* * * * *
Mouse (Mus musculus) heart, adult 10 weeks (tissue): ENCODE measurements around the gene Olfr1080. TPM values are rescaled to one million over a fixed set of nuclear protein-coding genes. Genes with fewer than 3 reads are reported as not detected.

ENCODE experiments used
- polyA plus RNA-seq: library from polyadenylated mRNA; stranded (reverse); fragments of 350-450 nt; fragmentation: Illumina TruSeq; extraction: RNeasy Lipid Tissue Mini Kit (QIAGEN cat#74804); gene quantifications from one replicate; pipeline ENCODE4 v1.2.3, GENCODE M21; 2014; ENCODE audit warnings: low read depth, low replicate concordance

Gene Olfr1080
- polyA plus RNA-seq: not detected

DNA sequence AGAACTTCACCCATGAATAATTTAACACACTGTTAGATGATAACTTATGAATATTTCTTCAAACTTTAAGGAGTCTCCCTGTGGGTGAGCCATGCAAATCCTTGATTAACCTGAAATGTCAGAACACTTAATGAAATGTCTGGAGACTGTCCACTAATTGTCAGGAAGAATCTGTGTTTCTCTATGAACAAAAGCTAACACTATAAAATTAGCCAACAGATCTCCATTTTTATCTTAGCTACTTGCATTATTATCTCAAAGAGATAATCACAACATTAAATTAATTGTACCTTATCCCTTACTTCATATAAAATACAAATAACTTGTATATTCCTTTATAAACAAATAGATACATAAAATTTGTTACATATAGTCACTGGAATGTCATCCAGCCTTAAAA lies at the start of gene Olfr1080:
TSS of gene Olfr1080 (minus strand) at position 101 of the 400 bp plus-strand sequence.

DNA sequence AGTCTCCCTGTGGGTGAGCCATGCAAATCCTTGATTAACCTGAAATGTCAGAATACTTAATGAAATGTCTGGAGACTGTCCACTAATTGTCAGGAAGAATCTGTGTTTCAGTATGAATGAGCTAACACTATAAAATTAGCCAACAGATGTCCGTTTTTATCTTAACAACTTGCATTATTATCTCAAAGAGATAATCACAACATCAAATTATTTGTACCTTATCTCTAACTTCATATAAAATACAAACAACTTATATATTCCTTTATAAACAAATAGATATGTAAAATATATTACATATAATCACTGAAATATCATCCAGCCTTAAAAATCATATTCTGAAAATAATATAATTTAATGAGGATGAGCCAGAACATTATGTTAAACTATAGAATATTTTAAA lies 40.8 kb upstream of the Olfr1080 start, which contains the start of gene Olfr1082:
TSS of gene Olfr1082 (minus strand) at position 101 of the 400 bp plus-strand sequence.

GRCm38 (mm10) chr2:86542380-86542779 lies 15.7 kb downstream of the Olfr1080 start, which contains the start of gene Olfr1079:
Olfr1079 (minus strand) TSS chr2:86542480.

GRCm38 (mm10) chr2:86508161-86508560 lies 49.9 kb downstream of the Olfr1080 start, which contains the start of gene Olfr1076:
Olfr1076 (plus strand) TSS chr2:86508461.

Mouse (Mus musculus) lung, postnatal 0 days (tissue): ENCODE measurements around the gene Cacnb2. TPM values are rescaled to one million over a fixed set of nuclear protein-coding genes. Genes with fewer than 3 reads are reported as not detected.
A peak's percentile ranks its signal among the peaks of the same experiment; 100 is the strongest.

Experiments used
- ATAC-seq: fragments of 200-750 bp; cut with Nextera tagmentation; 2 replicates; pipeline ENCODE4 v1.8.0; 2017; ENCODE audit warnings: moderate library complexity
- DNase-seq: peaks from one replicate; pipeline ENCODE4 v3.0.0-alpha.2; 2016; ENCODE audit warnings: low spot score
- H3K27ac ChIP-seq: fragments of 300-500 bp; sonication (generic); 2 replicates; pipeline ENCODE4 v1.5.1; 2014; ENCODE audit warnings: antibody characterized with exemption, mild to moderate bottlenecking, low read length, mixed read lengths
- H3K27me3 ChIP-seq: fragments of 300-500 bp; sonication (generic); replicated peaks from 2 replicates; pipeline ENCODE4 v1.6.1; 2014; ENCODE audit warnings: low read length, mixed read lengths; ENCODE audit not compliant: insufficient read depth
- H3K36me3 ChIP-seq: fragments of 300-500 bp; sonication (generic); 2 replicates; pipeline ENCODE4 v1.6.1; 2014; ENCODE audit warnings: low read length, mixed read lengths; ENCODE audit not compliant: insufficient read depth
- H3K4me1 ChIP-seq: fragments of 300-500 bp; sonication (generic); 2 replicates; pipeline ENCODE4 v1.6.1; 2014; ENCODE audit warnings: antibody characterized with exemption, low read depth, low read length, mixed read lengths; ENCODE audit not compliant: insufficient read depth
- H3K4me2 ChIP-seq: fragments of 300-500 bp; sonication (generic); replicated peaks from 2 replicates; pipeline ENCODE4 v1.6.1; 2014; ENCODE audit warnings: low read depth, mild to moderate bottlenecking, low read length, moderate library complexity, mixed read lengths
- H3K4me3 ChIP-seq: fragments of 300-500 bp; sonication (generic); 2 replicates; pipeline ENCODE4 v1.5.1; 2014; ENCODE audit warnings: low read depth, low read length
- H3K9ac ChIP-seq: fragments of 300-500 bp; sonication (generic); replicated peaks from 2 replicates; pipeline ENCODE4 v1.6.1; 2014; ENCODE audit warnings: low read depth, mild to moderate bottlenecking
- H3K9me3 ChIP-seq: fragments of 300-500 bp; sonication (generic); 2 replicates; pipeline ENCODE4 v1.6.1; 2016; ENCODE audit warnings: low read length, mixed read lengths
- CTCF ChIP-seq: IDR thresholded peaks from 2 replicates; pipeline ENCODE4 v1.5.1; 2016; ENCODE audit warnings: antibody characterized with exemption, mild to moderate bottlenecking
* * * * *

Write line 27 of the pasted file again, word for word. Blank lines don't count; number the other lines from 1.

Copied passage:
- CTCF ChIP-seq: IDR thresholded peaks from 2 replicates; pipeline ENCODE4 v1.5.1; 2016; ENCODE audit warnings: antibody characterized with exemption, mild to moderate bottlenecking